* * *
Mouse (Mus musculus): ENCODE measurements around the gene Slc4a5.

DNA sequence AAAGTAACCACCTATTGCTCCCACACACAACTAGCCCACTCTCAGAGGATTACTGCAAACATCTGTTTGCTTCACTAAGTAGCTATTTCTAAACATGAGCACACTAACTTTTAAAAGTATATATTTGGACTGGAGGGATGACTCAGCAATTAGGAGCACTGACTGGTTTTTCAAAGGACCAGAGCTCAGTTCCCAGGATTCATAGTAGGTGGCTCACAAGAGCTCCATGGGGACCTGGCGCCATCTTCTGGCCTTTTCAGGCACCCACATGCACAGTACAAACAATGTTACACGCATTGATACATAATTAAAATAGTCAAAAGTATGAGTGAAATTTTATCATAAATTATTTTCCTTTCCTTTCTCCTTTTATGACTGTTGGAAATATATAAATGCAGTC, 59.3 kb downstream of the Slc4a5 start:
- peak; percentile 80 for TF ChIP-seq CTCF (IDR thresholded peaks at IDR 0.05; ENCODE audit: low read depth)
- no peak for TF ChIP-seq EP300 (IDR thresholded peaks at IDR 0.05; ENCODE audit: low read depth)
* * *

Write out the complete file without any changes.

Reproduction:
Mouse (Mus musculus): ENCODE measurements around the gene Slc4a5.

DNA sequence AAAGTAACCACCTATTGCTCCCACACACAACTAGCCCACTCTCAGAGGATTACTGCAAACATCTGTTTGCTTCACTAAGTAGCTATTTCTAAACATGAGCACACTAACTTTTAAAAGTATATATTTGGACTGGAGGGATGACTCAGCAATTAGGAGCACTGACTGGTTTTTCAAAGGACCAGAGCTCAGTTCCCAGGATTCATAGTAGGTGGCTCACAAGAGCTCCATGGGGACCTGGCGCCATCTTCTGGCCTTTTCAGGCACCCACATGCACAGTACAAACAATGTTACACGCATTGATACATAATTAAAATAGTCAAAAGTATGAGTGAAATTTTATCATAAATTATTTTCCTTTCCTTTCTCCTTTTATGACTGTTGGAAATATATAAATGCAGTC, 59.3 kb downstream of the Slc4a5 start:
- peak; percentile 80 for TF ChIP-seq CTCF (IDR thresholded peaks at IDR 0.05; ENCODE audit: low read depth)
- no peak for TF ChIP-seq EP300 (IDR thresholded peaks at IDR 0.05; ENCODE audit: low read depth)